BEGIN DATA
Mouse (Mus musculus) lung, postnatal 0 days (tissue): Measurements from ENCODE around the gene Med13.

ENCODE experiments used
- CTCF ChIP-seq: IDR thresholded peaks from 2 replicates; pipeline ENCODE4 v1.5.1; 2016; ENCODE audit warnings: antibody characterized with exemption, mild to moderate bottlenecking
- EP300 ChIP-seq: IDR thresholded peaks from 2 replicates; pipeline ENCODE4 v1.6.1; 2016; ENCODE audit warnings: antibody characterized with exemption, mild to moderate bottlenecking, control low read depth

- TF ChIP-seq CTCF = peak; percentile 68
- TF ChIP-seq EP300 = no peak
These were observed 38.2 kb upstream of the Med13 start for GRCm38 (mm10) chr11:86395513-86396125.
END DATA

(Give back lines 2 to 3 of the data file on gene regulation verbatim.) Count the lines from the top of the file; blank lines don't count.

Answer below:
ENCODE experiments used
- CTCF ChIP-seq: IDR thresholded peaks from 2 replicates; pipeline ENCODE4 v1.5.1; 2016; ENCODE audit warnings: antibody characterized with exemption, mild to moderate bottlenecking